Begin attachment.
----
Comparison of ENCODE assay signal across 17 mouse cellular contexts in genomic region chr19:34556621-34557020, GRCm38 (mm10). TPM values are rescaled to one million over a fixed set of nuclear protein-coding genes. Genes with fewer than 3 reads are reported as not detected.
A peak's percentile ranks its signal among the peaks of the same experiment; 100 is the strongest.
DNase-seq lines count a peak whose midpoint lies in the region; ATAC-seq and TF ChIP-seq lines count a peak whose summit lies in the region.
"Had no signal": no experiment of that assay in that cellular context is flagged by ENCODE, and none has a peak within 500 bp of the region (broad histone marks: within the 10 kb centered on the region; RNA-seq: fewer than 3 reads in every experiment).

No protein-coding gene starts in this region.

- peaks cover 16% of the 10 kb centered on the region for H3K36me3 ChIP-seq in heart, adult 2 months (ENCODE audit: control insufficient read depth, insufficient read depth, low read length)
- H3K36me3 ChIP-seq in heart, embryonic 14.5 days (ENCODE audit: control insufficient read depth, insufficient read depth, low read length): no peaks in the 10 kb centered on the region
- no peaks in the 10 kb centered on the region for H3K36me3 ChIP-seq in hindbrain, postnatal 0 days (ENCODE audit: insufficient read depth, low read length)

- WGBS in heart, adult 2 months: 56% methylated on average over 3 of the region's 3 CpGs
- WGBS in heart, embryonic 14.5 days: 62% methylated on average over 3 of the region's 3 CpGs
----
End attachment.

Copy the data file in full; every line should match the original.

Comparison of ENCODE assay signal across 17 mouse cellular contexts in genomic region chr19:34556621-34557020, GRCm38 (mm10). TPM values are rescaled to one million over a fixed set of nuclear protein-coding genes. Genes with fewer than 3 reads are reported as not detected.
A peak's percentile ranks its signal among the peaks of the same experiment; 100 is the strongest.
DNase-seq lines count a peak whose midpoint lies in the region; ATAC-seq and TF ChIP-seq lines count a peak whose summit lies in the region.
"Had no signal": no experiment of that assay in that cellular context is flagged by ENCODE, and none has a peak within 500 bp of the region (broad histone marks: within the 10 kb centered on the region; RNA-seq: fewer than 3 reads in every experiment).

No protein-coding gene starts in this region.

- peaks cover 16% of the 10 kb centered on the region for H3K36me3 ChIP-seq in heart, adult 2 months (ENCODE audit: control insufficient read depth, insufficient read depth, low read length)
- H3K36me3 ChIP-seq in heart, embryonic 14.5 days (ENCODE audit: control insufficient read depth, insufficient read depth, low read length): no peaks in the 10 kb centered on the region
- no peaks in the 10 kb centered on the region for H3K36me3 ChIP-seq in hindbrain, postnatal 0 days (ENCODE audit: insufficient read depth, low read length)

- WGBS in heart, adult 2 months: 56% methylated on average over 3 of the region's 3 CpGs
- WGBS in heart, embryonic 14.5 days: 62% methylated on average over 3 of the region's 3 CpGs